Disability issues and the media

As someone with a disability who has to deal with the media on a regular basis, I found the latest report by the  Convention Coalition Monitoring Group very interesting. The time period the report covered was 2012.

Note: The full report is available by clicking here:

It looks at how the media in New Zealand portrays disabled people and disability issues and includes an in-depth analysis of media coverage of both the Paralympics games and of the funding issue for electronic notetakers for me

The report is important because media coverage of disability issues can be a powerful tool for advocating for the rights of disabled people and influencing public attitudes towards disability in general.

There were several key findings. On the positive side, the report found that the NZ media does well in covering a wide breadth of disability issues, assisting New Zealanders to get a better understanding of some of the key issues facing their fellow disabled citizens.

However there was significant frustration expressed by participants that some journalists still demonstrated a general lack of disability awareness, failing to ensure that disabled people voices were directly represented in mainstream stories and using negative language in stories about disability issues. Analysis of the stories showed that disabled people are often portrayed as either pitiful victims or super-beings.

A major recommendation was for media organisations to develop clear policies around reporting disability issues, provide better disability training to all staff, and to employ more disabled people within all levels of their organisations.

I strongly endorse all of these recommendations.

3 Comments Posted

  1. Further to my comment just made:

    Highly suspicious are also presentations by the strangely hardline, pushy and seemingly biased Principal Health Advisor for the Ministry of Social Development and WINZ, Dr David Bratt, who compares benefit dependence to “drug dependence”:


    Sick and disabled deserve respect, fairness and inclusiveness, when being assessed, talked with and supported into work, not pressures, the use of “pseudo scientific” arguments and privatised outsourcing of services on a fee bonus agenda, designed to just get rid of “costly” beneficiaries, into whatever casual and un-fulfilling jobs they may end up in.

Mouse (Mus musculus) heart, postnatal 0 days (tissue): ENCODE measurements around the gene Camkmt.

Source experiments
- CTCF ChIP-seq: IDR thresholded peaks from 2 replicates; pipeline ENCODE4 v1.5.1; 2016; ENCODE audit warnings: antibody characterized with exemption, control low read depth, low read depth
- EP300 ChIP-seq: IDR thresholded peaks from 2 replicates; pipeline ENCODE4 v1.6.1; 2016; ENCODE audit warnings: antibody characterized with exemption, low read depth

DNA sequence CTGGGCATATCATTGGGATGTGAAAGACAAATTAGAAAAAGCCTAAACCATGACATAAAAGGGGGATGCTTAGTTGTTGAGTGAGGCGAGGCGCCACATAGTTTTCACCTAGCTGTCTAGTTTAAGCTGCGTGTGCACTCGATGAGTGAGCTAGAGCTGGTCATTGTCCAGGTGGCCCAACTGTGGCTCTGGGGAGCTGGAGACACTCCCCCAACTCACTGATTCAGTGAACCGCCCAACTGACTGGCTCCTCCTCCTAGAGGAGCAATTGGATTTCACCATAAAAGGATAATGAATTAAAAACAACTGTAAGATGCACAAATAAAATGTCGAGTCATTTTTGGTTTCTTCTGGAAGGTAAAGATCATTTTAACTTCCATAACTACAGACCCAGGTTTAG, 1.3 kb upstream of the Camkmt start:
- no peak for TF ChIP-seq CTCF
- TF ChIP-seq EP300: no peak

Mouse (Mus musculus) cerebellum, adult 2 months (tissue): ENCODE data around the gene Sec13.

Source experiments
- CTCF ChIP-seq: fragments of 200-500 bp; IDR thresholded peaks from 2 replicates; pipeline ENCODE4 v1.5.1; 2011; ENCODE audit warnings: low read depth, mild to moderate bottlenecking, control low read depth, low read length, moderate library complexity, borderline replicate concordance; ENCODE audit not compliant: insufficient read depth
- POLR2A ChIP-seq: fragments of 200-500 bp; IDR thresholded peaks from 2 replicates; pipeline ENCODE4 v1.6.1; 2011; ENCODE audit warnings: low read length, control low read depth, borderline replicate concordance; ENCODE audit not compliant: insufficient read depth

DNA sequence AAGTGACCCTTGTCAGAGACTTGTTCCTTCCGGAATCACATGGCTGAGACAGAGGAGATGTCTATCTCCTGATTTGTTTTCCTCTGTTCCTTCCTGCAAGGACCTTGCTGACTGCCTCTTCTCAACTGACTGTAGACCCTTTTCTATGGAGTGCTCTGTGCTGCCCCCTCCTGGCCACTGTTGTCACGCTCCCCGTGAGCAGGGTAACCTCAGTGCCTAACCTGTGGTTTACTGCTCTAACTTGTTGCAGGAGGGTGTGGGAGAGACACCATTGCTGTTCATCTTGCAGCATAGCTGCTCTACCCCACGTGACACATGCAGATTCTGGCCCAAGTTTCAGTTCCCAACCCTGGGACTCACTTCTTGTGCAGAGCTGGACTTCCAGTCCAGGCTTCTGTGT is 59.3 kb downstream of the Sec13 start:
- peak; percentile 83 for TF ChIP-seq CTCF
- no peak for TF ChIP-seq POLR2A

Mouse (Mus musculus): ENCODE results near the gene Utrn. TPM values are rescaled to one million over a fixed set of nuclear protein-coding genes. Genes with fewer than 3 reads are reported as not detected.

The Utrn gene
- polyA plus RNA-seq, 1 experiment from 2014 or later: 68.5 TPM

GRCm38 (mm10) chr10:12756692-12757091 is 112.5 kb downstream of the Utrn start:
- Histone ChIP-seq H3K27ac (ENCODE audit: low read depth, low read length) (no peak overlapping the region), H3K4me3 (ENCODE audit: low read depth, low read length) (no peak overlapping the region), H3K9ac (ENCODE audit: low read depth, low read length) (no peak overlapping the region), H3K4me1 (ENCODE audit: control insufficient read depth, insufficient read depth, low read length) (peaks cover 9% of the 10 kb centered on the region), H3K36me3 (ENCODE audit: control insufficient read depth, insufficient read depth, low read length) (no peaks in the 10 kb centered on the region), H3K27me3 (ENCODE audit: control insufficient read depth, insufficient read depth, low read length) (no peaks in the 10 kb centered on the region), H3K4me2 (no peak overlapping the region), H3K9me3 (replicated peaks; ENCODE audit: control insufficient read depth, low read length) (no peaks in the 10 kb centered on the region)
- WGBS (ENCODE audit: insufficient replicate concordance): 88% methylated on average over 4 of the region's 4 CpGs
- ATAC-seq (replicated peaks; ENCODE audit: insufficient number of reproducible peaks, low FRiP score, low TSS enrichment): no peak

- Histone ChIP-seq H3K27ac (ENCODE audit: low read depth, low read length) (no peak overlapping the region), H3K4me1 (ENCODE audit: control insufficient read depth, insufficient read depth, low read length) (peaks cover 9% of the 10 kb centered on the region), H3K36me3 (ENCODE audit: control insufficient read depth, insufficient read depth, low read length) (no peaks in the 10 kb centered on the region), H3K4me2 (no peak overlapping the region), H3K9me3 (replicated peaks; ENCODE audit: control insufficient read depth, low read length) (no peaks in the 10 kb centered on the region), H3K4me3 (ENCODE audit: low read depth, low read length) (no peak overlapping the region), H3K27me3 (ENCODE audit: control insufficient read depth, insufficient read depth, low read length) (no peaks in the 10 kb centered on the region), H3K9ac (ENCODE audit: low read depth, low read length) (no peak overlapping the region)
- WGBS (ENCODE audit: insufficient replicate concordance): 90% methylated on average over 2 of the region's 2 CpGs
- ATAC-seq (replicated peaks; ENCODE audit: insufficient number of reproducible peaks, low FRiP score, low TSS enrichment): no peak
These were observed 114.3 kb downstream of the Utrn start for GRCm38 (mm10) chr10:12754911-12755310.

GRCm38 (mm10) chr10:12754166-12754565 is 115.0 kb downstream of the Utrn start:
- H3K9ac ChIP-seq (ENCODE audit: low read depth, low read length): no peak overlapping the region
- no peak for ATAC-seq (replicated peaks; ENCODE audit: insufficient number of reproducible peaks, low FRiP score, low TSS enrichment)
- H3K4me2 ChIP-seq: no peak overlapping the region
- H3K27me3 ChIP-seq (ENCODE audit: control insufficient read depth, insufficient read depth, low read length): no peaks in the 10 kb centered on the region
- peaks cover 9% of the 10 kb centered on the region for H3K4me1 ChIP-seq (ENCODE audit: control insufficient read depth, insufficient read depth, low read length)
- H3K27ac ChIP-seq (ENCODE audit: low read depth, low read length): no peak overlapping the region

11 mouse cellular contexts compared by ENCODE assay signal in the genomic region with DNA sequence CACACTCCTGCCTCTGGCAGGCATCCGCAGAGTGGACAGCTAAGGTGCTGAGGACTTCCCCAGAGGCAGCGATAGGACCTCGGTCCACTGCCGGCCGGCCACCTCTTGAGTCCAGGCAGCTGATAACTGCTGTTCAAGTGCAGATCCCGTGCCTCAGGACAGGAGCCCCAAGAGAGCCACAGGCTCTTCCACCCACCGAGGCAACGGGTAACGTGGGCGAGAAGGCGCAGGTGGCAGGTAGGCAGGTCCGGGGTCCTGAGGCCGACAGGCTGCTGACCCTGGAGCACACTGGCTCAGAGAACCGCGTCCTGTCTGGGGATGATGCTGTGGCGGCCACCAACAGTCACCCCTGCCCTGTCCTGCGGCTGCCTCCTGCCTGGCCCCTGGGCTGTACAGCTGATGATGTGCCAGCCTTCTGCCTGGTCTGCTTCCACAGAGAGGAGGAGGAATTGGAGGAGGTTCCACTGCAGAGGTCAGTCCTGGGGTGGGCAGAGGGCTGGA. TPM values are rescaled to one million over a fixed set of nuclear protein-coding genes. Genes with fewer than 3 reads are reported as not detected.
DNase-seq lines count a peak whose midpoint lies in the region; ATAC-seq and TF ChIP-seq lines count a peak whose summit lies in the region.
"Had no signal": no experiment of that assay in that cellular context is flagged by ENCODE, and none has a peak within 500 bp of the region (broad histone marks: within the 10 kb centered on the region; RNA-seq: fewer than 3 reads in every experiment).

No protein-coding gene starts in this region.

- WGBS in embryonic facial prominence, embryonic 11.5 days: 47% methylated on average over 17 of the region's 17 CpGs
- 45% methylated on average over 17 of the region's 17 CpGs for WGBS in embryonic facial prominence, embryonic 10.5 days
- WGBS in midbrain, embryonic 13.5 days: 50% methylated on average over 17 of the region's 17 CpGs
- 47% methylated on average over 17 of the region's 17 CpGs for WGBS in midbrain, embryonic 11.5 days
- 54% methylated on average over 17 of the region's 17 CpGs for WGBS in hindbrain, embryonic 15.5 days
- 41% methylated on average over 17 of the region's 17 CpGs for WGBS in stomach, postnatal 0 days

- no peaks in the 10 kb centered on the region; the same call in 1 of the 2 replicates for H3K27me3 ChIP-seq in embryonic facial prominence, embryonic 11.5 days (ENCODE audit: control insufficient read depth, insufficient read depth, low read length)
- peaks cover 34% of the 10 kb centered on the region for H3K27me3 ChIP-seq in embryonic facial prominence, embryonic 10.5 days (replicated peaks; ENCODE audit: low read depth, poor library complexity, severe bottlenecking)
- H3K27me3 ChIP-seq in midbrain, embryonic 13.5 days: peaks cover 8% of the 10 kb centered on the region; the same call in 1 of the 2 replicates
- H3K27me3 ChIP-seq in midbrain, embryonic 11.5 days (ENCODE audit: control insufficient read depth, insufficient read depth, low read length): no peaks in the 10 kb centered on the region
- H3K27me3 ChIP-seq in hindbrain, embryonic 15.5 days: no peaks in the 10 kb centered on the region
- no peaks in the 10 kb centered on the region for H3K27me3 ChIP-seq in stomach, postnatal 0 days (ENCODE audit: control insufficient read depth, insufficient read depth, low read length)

I am sure that this is not going to be achieved under the present government.

  2. Disabilities and serious illness have come to the attention of a growing number of people, especially since the recent welfare reforms that were brought in under the Social Security (Benefit Categories and Work Focus) Amendment Act. The media reported only too little on all this, and one should really think, they would also pay more attention to what disability means, how affected try to cope with it, and what hurdles there still are, for disabled and incapacitated to be accepted and be enabled to participate in society.

    There were many submissions made during the Select Committee process, but while the vast majority were highly critical of the reforms that are now being implemented, the government again bluntly ignored them.

    Disability organisations and advocacy groups raised immense concerns how the government is planning to “assist” disabled and incapacitated into forms of work. There was much talk about “new findings” coming from the UK, and a Professor Mansel Aylward, from a controversial research unit at Cardiff University was mentioned. Paula Bennett did indicate that the UK findings (often a bit misleadingly referred to as “international” findings) would be applied here.

    Mansel Aylward has been to New Zealand repeatedly, and he has lobbied for his version of the “bio psycho-social model” for assessments, treatments and rehabilitation of sick and disabled.

    While a fair number of medical practitioners do tend to adopt that philosophy without much scrutiny, that model is not as widely accepted and shared as some do think.

    The following analysis found on ACC Forum sheds more light on what is behind it all, and what needs to be considered, before going ahead with the “welfare reforms” that Paula Bennett now praises as such a success, while not much has been proved or tested at all. Here is a link to that revealing analysis:


    Just putting on the pressure, paying outsourced providers to “usher” sick and disabled into any kinds of supposedly “suitable” jobs, that will lead to little, unless disabled are involved and treated fairly, equally and respectfully. That is not happening under this government, I sincerely feel!

  3. I personally will easily fall into the ignorance trap as I don’t know many people with disabilities…
    From your article i feel the media (therefore the public too)need to be educated and well informed of this unfamiliar world.
    Some kind of regular newsletter covering this area with informing/educational purpose will be helpful. There are too many publications for all kinds of disabilities from each organisation, but we need a more general (maybe less in depth or extremely detailed ) one…or have we got it somewhere already?

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